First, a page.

ALMATY, Kazakhstan — Worried by the victory of Afghanistan's Islamic Taliban militia, Russian and Central Asian leaders said Friday that they will keep that conflict from spreading across their borders.
The leaders of the former Soviet republics--now allied in the Commonwealth of Independent States, or CIS--joined Russia in vowing they would not tolerate "actions that undermine the stability" of their borders with Afghanistan.
"If the conflict in Afghanistan spills across the CIS borders or touches them, adequate steps will be taken," Kazakh President Nursultan A. Nazarbayev said after the hastily called summit.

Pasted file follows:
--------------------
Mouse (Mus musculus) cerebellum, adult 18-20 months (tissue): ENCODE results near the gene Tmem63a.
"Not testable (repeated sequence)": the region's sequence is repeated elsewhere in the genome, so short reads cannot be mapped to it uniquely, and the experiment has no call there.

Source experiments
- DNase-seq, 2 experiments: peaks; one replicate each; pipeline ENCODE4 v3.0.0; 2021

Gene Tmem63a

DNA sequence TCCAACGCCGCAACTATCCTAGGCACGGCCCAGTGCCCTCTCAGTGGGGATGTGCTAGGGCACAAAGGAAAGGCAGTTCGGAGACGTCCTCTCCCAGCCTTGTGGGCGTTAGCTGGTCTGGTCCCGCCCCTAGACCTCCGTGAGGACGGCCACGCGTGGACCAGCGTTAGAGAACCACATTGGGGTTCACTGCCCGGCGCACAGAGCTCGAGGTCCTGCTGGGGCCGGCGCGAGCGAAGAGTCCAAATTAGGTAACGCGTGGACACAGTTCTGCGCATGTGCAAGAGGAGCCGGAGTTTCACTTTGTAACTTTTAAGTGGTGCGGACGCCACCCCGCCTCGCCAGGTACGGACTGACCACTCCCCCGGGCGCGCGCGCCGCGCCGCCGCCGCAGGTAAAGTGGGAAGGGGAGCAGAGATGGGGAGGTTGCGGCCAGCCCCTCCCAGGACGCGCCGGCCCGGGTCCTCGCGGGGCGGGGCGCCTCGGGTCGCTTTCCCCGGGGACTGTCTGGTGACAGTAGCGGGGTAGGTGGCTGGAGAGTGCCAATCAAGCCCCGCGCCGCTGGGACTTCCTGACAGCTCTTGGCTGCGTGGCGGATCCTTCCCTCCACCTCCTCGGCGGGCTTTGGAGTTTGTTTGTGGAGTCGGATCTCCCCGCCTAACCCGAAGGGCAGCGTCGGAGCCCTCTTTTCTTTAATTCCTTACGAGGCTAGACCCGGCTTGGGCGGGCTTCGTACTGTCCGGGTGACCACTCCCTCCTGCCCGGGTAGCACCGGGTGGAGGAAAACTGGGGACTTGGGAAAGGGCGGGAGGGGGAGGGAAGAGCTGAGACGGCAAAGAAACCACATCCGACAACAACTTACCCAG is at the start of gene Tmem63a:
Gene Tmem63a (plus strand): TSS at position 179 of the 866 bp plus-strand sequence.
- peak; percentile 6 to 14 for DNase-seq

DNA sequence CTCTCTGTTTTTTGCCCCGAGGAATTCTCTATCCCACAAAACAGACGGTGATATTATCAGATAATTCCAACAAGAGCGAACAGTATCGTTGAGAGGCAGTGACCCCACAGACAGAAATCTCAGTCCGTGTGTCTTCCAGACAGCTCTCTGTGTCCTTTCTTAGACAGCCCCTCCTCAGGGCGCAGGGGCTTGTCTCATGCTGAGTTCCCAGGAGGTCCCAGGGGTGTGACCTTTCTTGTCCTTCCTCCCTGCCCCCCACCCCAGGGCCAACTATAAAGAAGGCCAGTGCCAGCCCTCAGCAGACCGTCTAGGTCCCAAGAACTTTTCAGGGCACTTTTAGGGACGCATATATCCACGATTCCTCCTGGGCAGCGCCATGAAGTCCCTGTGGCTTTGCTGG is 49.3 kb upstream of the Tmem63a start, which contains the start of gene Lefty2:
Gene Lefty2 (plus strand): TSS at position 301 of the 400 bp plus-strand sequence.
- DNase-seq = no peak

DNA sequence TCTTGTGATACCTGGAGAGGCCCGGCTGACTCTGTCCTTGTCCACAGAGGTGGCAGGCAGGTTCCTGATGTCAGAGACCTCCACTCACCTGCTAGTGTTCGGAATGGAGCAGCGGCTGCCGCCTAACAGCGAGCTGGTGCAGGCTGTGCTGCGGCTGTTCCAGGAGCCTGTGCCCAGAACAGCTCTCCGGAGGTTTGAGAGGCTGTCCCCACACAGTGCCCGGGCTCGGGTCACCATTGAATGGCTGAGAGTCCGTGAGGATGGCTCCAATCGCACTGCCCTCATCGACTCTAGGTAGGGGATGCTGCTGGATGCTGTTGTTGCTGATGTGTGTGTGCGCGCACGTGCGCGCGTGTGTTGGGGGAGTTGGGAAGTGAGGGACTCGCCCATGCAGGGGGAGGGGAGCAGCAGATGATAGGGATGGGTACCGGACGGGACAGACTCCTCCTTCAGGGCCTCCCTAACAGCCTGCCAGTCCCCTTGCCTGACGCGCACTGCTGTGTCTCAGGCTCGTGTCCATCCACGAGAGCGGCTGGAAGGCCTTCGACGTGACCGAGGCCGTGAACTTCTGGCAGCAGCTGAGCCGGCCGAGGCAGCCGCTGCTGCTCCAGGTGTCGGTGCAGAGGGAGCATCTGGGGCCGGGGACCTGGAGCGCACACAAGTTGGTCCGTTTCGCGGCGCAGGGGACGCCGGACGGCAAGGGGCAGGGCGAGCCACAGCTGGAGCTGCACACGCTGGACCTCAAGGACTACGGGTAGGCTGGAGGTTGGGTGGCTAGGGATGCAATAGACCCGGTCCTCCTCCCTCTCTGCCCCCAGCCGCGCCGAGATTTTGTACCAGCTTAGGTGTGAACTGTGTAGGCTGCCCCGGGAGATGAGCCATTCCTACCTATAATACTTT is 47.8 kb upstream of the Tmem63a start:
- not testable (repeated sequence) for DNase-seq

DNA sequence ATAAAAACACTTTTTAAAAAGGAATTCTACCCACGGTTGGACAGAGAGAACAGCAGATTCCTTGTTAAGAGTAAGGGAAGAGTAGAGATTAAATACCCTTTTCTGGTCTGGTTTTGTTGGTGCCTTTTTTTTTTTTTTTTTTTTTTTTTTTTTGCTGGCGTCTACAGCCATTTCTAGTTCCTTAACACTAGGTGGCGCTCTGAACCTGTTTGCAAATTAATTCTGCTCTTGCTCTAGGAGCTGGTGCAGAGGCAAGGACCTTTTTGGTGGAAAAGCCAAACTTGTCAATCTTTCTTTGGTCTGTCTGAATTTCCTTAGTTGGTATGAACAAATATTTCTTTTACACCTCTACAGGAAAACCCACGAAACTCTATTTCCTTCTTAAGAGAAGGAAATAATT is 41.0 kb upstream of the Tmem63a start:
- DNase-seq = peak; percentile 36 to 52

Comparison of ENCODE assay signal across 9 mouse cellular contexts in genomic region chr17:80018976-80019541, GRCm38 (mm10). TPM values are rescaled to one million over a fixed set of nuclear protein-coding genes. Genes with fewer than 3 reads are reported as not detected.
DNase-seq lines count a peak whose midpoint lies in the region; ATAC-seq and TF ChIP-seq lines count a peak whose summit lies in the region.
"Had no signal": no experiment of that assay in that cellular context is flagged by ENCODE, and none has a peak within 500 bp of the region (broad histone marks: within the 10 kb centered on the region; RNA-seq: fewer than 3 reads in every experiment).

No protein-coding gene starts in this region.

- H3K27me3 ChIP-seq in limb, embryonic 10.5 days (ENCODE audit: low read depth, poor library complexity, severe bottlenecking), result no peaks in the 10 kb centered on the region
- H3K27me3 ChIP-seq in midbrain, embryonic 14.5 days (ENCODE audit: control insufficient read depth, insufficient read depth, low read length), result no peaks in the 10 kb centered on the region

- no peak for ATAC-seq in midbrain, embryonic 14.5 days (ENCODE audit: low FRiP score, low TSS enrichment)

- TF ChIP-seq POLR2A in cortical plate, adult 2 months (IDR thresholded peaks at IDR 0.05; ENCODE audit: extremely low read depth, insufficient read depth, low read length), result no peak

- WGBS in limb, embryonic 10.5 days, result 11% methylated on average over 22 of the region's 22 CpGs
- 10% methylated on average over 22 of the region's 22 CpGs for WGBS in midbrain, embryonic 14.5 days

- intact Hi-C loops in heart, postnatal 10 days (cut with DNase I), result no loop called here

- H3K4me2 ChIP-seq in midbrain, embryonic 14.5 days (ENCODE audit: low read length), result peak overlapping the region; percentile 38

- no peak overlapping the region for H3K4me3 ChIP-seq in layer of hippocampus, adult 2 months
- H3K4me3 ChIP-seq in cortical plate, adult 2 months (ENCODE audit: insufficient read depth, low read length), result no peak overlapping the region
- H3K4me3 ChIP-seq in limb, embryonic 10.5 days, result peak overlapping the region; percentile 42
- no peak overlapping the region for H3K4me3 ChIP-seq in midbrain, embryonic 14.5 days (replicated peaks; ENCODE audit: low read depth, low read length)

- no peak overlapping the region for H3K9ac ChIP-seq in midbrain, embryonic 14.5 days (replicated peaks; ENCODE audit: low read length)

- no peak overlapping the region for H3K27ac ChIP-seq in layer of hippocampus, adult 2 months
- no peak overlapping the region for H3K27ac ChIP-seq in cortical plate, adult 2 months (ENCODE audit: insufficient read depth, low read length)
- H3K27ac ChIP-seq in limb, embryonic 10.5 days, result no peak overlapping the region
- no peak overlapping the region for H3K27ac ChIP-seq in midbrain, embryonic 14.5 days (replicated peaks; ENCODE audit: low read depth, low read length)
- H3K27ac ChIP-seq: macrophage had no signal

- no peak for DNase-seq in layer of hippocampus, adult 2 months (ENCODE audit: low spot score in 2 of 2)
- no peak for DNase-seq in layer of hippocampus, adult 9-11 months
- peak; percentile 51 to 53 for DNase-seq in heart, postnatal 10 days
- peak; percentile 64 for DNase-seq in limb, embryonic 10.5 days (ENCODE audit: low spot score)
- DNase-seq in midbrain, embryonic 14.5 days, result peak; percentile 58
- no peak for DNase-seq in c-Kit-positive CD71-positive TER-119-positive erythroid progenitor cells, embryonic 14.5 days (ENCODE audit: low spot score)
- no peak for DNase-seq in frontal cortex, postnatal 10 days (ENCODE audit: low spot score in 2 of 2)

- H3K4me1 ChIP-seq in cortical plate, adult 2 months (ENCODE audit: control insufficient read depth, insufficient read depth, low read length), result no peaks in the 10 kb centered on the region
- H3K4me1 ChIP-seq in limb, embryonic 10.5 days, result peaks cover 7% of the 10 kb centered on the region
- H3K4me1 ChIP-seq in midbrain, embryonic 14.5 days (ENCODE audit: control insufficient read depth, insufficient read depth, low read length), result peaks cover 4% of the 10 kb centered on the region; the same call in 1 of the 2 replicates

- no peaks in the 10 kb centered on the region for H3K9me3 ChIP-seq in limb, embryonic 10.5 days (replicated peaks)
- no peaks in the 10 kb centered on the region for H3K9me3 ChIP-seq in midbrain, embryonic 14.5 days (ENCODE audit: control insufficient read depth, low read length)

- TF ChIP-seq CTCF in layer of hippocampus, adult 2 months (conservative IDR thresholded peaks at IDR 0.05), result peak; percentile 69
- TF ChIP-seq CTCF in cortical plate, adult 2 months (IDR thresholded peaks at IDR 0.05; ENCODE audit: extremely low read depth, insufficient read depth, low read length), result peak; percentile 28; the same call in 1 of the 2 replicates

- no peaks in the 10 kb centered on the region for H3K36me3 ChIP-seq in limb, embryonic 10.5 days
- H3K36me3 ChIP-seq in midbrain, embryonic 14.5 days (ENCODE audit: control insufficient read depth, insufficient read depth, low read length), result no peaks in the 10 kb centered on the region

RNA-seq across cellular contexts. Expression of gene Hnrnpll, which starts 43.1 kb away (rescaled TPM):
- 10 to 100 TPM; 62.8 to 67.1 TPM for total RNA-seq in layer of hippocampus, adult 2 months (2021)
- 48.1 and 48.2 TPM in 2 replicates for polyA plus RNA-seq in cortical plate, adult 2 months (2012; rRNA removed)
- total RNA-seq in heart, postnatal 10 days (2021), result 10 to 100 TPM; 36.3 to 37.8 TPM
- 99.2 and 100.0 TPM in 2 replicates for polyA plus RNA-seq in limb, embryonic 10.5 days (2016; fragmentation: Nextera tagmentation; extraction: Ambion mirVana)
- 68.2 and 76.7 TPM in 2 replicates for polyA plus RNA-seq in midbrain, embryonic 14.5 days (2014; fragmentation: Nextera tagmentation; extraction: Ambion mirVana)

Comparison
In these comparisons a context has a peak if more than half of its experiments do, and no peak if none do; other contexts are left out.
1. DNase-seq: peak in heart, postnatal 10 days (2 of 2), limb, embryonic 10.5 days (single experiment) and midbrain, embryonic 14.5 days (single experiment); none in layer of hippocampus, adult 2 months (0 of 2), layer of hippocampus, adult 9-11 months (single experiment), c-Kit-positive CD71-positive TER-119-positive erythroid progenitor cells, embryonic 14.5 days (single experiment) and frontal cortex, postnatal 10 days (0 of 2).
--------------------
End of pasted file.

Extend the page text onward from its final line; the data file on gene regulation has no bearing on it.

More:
Russian security chief Alexander I. Lebed has urged the Kremlin to support factions in Afghanistan opposed to the Taliban, the Islamic fundamentalist militia that controls much of Afghanistan.
But summit leaders said they had no intention of backing Abdul Rashid Dostum, a former Communist general who controls northern Afghanistan. They said they would instead provide humanitarian aid to northern Afghanistan and to refugees.